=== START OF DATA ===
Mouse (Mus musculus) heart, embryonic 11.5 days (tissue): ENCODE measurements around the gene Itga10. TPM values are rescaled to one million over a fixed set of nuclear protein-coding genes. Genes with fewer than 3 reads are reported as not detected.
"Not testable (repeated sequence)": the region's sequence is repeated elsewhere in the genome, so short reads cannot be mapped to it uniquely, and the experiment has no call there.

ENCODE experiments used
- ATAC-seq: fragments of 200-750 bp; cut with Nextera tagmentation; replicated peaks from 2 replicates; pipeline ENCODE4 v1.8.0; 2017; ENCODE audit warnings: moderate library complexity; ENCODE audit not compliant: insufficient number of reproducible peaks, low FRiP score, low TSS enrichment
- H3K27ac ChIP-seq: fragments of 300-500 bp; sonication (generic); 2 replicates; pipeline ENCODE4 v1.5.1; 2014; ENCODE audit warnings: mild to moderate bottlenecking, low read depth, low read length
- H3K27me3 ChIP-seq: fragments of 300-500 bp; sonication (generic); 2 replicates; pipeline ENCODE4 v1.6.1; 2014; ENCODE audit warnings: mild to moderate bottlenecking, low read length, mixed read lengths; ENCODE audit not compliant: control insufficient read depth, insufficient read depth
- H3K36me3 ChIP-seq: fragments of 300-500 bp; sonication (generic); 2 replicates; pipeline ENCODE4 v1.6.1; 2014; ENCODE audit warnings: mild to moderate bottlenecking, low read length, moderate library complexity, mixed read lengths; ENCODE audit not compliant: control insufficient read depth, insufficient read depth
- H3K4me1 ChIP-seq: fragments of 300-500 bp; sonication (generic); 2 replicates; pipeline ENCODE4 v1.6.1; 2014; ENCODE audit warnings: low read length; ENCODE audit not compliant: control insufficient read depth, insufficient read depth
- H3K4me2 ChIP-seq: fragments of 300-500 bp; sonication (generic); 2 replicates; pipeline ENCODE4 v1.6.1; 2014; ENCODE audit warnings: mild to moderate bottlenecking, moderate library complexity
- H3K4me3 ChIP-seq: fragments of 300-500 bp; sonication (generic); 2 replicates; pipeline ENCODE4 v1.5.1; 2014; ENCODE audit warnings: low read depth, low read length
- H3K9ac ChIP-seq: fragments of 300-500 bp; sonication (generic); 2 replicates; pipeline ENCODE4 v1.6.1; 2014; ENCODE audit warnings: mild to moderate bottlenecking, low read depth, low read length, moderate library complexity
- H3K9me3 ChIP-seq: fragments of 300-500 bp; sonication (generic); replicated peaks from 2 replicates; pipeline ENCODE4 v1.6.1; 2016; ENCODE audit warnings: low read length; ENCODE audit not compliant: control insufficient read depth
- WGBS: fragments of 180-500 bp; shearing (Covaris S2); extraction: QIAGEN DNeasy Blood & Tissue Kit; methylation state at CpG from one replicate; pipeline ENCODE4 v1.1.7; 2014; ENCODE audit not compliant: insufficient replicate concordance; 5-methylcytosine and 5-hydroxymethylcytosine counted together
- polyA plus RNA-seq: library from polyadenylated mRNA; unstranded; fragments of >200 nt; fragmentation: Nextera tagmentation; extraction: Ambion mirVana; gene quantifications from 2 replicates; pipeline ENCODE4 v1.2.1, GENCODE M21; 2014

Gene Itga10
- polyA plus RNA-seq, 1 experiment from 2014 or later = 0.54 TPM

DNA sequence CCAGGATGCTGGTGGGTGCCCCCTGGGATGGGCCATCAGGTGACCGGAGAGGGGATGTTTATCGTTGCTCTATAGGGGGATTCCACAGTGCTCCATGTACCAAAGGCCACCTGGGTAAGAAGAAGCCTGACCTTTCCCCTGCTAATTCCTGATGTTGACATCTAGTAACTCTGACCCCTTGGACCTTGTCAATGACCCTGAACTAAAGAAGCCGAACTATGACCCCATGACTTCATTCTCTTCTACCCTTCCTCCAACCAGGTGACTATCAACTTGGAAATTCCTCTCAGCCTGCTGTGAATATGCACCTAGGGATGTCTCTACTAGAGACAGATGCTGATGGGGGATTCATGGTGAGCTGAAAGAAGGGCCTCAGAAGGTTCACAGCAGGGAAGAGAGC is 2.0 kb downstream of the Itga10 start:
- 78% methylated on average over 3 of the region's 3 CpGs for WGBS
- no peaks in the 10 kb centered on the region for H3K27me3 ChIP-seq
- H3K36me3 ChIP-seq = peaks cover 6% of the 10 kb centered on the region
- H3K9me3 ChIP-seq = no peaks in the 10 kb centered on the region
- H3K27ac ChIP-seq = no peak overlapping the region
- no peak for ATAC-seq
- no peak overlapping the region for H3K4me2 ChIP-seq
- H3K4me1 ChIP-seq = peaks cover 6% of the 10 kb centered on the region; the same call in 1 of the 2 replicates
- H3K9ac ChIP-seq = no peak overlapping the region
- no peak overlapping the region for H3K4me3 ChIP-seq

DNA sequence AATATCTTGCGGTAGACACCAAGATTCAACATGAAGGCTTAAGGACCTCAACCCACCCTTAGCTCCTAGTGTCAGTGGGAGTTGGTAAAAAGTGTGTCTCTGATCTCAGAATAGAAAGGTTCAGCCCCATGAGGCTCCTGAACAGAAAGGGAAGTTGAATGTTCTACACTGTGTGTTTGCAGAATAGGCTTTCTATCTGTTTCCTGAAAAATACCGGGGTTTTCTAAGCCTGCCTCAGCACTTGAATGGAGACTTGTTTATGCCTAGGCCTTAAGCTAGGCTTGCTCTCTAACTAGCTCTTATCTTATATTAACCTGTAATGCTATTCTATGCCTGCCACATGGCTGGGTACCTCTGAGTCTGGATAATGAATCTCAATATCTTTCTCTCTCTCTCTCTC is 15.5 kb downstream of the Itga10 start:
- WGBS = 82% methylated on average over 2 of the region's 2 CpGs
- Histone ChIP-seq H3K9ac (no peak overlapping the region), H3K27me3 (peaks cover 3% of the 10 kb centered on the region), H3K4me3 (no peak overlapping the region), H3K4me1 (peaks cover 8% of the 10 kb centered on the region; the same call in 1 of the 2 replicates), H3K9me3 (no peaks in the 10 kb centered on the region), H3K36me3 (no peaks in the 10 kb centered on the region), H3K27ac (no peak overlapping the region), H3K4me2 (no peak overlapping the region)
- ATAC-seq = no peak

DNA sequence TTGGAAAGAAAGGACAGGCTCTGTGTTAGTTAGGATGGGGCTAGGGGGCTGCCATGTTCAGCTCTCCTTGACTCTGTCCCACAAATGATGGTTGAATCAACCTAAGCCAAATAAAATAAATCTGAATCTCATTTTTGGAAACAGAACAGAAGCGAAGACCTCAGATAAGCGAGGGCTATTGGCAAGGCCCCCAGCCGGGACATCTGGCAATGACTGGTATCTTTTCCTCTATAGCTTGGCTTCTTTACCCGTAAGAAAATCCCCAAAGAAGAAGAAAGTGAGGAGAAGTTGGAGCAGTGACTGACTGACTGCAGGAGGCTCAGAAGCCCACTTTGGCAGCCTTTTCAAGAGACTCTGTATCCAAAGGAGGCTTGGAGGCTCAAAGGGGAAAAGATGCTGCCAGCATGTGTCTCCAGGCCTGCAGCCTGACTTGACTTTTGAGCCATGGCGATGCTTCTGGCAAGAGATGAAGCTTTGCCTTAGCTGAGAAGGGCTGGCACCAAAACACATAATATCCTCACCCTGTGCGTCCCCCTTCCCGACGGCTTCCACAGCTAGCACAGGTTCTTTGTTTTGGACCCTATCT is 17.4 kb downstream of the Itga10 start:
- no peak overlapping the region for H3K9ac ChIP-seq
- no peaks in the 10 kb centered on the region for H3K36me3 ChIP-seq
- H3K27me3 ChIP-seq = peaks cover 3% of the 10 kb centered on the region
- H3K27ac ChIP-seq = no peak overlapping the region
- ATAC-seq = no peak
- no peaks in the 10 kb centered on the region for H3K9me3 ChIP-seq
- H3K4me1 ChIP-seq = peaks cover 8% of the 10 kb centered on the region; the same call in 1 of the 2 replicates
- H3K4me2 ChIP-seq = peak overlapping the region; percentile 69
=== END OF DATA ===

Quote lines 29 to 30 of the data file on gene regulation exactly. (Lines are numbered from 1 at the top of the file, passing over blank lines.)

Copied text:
- WGBS = 82% methylated on average over 2 of the region's 2 CpGs
- Histone ChIP-seq H3K9ac (no peak overlapping the region), H3K27me3 (peaks cover 3% of the 10 kb centered on the region), H3K4me3 (no peak overlapping the region), H3K4me1 (peaks cover 8% of the 10 kb centered on the region; the same call in 1 of the 2 replicates), H3K9me3 (no peaks in the 10 kb centered on the region), H3K36me3 (no peaks in the 10 kb centered on the region), H3K27ac (no peak overlapping the region), H3K4me2 (no peak overlapping the region)